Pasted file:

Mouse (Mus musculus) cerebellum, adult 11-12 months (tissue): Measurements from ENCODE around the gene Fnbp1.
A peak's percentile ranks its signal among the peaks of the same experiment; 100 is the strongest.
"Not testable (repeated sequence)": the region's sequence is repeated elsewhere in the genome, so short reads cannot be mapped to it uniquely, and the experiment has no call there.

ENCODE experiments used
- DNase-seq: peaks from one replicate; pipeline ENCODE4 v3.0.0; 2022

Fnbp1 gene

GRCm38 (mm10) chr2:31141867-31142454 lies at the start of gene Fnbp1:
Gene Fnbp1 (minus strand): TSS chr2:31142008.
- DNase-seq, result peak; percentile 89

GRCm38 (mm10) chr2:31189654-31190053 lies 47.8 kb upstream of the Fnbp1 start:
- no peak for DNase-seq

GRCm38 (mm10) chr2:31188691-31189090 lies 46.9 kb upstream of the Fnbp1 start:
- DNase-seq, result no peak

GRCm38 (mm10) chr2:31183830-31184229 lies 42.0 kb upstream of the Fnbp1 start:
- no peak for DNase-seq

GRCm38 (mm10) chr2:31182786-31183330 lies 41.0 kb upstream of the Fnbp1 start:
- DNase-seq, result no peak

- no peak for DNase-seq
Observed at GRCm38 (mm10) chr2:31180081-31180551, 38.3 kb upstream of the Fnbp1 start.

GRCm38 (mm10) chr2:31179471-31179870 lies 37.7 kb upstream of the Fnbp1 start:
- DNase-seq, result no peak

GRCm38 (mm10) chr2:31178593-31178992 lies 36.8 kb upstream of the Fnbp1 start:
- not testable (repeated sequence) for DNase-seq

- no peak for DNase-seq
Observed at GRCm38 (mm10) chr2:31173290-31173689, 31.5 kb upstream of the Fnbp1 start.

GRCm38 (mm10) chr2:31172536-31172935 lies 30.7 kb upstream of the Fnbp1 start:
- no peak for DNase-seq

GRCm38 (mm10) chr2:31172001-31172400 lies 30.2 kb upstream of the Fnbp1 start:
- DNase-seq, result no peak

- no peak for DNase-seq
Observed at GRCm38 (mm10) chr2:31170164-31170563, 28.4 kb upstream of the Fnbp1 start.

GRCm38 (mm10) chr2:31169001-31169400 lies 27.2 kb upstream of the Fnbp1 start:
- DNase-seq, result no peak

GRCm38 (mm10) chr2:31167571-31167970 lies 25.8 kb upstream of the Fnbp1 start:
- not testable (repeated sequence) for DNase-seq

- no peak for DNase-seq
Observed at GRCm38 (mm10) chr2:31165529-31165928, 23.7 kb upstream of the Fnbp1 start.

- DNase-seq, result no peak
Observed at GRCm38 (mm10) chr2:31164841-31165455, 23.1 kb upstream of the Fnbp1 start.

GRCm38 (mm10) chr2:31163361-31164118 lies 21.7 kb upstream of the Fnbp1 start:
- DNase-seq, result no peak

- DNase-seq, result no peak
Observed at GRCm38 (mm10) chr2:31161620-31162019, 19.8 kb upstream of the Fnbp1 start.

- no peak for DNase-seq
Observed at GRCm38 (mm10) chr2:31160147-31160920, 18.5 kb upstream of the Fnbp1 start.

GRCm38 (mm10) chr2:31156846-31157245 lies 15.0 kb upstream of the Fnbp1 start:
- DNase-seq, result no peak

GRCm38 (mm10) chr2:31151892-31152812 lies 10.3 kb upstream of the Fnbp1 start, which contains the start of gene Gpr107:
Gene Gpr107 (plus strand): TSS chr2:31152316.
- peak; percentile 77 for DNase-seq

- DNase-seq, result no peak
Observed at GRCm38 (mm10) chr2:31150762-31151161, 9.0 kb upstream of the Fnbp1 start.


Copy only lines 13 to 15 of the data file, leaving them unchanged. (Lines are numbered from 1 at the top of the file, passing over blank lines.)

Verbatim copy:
- DNase-seq, result no peak

GRCm38 (mm10) chr2:31183830-31184229 lies 42.0 kb upstream of the Fnbp1 start:
- no peak for DNase-seq